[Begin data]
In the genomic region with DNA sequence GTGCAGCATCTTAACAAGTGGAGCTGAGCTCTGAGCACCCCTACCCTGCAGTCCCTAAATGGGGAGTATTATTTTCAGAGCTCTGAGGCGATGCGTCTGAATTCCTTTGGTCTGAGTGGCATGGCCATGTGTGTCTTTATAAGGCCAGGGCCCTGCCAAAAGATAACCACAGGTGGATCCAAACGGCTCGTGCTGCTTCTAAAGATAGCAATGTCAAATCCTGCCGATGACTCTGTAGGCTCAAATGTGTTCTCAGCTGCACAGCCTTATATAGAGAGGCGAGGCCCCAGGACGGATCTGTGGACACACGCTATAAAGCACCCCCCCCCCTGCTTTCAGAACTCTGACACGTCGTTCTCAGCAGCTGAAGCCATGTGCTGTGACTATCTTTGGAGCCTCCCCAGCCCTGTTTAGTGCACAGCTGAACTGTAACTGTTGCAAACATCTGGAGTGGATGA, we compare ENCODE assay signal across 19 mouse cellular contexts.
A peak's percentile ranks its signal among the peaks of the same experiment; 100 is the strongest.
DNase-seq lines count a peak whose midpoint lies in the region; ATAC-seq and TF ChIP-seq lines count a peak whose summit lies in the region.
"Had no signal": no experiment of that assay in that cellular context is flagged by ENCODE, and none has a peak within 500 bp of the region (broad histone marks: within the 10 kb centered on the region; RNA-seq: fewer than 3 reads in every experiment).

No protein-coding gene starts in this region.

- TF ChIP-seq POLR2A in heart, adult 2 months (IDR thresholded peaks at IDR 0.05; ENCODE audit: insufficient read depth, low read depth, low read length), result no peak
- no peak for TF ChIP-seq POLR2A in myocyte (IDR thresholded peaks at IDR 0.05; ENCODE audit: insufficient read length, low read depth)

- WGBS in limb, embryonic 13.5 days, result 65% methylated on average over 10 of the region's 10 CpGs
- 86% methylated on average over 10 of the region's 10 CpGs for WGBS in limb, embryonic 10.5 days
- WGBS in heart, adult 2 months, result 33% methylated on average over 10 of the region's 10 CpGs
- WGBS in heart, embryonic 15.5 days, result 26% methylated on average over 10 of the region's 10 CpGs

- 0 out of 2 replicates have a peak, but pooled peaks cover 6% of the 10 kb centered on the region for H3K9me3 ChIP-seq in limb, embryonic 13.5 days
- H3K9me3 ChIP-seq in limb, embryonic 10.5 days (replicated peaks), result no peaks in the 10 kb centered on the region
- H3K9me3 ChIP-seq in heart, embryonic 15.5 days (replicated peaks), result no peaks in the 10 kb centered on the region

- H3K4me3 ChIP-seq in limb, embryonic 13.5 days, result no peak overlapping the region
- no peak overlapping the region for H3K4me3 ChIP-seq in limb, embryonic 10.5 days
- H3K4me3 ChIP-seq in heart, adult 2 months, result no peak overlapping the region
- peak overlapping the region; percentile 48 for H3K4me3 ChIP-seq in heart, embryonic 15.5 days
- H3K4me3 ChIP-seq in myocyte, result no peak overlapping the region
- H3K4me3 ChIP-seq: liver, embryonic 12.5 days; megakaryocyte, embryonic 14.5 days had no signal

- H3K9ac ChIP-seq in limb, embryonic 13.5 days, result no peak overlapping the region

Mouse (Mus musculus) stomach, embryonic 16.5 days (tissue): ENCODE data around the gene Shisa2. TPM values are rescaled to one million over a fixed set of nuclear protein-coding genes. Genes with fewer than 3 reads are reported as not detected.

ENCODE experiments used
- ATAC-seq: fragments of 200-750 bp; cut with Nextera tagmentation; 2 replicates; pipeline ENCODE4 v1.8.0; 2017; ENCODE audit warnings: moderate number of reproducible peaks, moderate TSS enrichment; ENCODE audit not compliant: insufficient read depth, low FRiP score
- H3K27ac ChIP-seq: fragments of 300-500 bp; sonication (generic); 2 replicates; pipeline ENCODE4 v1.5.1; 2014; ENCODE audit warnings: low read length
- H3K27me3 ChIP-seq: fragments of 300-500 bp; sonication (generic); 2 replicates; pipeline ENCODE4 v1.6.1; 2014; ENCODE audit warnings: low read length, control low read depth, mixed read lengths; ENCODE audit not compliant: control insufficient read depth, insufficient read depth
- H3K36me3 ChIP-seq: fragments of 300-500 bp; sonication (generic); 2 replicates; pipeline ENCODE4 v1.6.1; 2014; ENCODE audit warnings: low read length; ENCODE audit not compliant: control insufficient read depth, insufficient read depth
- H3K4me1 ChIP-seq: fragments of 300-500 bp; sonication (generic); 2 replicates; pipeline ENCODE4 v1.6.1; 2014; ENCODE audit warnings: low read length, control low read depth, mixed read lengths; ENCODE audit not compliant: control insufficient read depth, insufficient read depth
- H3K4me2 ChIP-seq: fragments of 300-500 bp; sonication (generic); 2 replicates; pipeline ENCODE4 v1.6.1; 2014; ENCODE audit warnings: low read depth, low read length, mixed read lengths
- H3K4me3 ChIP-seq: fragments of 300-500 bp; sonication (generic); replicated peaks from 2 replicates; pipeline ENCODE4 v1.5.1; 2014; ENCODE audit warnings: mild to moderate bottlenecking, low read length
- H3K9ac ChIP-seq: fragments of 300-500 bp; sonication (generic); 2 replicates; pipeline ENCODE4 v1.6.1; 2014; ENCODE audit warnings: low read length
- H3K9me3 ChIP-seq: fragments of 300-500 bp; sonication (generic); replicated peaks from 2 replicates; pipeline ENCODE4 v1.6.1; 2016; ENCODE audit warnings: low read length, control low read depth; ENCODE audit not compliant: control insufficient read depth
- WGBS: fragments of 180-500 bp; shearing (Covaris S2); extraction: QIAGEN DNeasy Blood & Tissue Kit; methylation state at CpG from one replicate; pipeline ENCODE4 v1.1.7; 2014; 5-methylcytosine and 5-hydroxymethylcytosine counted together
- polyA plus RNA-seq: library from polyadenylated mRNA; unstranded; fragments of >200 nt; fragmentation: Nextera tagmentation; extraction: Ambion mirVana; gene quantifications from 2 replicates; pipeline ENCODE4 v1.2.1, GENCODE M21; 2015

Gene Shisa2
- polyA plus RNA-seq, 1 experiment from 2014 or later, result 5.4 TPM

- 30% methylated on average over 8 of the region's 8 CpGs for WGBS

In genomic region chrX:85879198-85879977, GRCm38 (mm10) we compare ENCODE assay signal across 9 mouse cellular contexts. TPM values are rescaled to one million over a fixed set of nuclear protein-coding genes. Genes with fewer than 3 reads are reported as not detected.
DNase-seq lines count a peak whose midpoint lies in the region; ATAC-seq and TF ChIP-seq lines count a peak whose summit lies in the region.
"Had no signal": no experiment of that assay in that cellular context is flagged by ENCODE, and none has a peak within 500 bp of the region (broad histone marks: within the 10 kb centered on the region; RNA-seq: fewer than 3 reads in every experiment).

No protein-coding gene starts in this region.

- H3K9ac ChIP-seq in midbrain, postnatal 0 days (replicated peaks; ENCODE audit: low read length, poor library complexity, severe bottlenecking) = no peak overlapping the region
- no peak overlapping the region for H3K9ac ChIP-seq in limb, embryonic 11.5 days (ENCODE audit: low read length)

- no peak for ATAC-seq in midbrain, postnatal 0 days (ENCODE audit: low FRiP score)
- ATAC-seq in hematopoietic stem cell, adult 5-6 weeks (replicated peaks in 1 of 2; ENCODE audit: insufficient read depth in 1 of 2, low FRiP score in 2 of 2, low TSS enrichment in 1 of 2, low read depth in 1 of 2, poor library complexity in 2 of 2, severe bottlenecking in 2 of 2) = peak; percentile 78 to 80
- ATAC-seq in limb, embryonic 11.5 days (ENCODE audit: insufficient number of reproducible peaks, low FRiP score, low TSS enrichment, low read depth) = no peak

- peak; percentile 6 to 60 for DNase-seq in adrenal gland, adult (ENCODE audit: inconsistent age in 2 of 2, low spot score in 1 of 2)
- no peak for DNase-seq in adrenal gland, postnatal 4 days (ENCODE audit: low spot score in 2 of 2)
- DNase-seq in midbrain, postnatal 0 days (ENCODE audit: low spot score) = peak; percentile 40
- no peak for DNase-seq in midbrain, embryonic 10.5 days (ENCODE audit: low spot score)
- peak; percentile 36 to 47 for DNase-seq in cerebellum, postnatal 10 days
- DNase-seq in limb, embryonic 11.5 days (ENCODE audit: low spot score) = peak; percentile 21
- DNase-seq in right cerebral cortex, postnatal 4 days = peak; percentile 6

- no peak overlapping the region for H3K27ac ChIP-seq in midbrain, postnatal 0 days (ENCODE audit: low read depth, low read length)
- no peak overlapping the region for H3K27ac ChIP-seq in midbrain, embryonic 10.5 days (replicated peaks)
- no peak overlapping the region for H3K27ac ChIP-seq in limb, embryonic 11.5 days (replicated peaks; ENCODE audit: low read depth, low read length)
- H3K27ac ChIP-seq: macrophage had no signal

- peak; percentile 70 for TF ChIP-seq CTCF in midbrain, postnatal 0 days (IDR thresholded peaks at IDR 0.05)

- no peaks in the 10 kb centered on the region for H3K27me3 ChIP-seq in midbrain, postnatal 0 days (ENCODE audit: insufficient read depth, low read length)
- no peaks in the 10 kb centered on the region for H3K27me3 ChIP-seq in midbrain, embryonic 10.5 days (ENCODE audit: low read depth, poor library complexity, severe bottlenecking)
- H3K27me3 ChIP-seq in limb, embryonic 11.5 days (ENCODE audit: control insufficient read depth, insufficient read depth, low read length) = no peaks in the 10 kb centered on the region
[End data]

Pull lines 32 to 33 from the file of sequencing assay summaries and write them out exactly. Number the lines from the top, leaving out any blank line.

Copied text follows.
- H3K9me3 ChIP-seq: fragments of 300-500 bp; sonication (generic); replicated peaks from 2 replicates; pipeline ENCODE4 v1.6.1; 2016; ENCODE audit warnings: low read length, control low read depth; ENCODE audit not compliant: control insufficient read depth
- WGBS: fragments of 180-500 bp; shearing (Covaris S2); extraction: QIAGEN DNeasy Blood & Tissue Kit; methylation state at CpG from one replicate; pipeline ENCODE4 v1.1.7; 2014; 5-methylcytosine and 5-hydroxymethylcytosine counted together